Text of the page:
1. Guidance for the Future.  Planing for the future, preparing children for what is to come, helping them to plan for the future – all these are the responsibility of each parent from before the children are born and throughout their life.
2. Guidance for the Present.  While children will complain that we are nagging them, we cannot neglect the responsibility to guide them and help them to live lives based on God’s principles as outlined in His word.  Obviously I would not recommend nagging your children but rather leading them by example.  And yet, do not fail to warn them and help them so they may make changes in their life rather than perish in their sin.

Prayer: Father, help us to be faithful watchmen for our children.

Read Full Post »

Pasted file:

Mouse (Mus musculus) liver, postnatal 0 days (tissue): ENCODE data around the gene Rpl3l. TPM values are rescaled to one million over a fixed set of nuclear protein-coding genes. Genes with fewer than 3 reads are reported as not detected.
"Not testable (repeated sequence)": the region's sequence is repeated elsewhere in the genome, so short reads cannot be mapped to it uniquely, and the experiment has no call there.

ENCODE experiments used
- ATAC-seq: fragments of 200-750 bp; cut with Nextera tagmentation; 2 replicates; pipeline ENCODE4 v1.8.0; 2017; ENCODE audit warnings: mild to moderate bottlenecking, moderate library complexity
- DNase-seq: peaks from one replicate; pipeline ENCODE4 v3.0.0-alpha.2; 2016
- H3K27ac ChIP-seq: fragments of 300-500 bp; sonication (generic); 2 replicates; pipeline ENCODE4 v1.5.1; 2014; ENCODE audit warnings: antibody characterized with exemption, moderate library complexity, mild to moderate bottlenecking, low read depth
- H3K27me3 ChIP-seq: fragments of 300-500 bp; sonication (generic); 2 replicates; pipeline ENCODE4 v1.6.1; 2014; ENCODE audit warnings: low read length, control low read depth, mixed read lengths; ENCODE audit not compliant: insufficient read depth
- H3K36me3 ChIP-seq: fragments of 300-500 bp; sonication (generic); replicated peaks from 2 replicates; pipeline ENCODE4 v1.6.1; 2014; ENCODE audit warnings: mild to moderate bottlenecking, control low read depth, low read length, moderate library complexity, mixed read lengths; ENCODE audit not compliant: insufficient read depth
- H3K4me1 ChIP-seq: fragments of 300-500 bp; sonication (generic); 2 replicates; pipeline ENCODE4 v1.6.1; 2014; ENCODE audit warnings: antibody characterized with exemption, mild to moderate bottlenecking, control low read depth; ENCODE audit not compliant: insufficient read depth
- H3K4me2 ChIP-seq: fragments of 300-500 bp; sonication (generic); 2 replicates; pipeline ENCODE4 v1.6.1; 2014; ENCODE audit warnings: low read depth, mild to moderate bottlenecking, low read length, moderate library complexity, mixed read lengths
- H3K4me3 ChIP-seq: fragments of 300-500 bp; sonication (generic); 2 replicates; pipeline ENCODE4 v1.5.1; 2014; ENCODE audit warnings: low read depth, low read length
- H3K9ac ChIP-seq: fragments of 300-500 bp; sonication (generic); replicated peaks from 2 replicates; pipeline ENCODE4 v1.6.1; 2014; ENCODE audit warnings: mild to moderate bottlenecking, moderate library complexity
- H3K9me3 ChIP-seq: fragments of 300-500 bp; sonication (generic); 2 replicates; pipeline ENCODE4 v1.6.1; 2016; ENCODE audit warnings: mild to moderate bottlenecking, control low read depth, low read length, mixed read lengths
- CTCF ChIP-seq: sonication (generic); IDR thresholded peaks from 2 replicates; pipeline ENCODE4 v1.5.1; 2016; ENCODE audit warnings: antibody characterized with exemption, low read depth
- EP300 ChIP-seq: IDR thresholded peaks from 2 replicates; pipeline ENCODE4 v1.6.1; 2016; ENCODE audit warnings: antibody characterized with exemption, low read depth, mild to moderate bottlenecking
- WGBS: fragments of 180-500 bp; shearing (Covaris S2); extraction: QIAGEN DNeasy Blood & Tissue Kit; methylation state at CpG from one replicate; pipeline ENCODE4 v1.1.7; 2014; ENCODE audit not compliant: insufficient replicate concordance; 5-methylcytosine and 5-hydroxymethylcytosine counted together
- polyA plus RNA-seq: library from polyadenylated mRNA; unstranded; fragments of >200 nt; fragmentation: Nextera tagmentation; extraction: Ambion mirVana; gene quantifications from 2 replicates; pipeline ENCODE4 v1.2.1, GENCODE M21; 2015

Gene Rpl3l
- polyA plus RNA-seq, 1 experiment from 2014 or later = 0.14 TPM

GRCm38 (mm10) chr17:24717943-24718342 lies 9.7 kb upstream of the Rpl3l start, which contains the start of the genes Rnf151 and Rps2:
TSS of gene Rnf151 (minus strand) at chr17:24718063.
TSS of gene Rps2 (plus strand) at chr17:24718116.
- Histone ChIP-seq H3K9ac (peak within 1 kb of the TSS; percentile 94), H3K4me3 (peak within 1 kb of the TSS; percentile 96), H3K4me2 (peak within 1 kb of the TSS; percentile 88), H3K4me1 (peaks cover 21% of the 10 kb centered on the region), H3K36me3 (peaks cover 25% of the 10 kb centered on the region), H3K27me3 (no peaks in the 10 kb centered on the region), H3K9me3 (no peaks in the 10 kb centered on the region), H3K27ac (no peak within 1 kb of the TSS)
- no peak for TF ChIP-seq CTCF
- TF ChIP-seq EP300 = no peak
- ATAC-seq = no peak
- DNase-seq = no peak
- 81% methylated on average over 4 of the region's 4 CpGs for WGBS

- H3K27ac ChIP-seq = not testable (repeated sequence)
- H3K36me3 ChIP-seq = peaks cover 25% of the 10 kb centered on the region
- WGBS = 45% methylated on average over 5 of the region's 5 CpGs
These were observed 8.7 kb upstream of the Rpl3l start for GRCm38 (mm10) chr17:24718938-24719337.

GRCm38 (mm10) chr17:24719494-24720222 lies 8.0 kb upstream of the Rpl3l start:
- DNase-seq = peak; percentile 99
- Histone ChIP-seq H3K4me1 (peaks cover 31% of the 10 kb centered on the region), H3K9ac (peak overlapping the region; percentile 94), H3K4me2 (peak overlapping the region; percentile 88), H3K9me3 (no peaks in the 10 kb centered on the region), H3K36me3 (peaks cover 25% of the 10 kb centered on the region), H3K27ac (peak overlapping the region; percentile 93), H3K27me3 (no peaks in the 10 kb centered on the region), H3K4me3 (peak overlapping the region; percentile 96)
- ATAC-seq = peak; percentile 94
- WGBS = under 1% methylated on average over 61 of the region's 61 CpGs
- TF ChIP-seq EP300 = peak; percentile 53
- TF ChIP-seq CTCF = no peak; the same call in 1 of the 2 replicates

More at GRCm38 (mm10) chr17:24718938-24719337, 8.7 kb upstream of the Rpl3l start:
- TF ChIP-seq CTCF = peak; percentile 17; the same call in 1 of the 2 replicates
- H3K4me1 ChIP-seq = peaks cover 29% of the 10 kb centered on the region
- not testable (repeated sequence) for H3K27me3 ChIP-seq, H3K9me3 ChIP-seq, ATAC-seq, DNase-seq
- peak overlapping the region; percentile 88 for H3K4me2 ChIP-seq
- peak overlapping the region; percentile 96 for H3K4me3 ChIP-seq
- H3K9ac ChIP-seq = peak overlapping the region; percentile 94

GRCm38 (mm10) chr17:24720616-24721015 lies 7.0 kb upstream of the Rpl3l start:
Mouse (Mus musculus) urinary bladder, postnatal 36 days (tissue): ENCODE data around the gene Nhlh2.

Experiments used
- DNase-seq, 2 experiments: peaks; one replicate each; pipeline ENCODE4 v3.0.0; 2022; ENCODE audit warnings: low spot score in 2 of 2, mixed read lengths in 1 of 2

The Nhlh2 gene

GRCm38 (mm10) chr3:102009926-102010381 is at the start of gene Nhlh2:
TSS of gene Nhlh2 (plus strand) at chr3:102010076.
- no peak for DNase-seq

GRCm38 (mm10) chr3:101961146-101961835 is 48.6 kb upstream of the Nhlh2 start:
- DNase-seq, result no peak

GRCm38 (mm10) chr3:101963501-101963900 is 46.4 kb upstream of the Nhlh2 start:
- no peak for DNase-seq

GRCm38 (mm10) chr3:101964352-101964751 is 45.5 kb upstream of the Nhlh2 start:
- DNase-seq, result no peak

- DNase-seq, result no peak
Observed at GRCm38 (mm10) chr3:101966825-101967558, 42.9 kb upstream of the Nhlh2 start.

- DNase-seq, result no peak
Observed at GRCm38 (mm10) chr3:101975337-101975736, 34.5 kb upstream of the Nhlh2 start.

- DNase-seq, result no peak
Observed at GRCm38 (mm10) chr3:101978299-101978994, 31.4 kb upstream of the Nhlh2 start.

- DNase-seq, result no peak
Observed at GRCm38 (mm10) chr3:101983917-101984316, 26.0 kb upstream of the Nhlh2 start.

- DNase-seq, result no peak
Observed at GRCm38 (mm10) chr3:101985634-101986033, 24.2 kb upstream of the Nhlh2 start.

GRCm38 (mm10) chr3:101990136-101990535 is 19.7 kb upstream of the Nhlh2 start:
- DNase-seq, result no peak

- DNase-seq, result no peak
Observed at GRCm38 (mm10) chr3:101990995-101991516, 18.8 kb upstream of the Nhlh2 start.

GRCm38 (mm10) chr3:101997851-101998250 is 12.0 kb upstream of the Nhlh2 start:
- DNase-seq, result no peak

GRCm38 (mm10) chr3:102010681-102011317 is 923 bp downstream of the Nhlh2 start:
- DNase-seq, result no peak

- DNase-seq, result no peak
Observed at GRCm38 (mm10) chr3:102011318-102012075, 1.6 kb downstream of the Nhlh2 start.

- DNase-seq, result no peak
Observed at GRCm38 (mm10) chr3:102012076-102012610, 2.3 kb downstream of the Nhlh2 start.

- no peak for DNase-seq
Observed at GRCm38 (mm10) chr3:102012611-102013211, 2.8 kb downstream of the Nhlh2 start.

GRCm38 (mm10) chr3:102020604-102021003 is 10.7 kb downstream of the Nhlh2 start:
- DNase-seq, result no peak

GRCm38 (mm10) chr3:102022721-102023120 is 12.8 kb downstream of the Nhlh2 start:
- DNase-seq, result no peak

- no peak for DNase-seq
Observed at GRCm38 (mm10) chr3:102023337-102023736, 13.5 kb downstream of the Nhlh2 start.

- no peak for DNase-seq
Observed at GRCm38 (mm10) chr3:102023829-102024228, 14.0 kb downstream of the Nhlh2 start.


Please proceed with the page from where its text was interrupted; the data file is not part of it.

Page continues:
Two Are Better Than One

Scripture: (Eccl 4:9-12 NKJV) Two are better than one, Because they have a good reward for their labor. {10} For if they fall, one will lift up his companion. But woe to him who is alone when he falls, For he has no one to help him up. {11} Again, if two lie down together, they will keep warm; But how can one be warm alone? {12} Though one may be overpowered by another, two can withstand him. And a threefold cord is not quickly broken.

Observation: Solomon writes of things he has evidently drawn from his personal experience in his search for true joy and happiness. After having experienced just about everything a man in his position can, he comes to realize that none of it brings him true, lasting happiness. It is then that he faces the reality that true, lasting happiness comes from loving and serving God. In today’s verses, Solomon speaks of the value of TWO. The Bible Knowledge Commentary explains: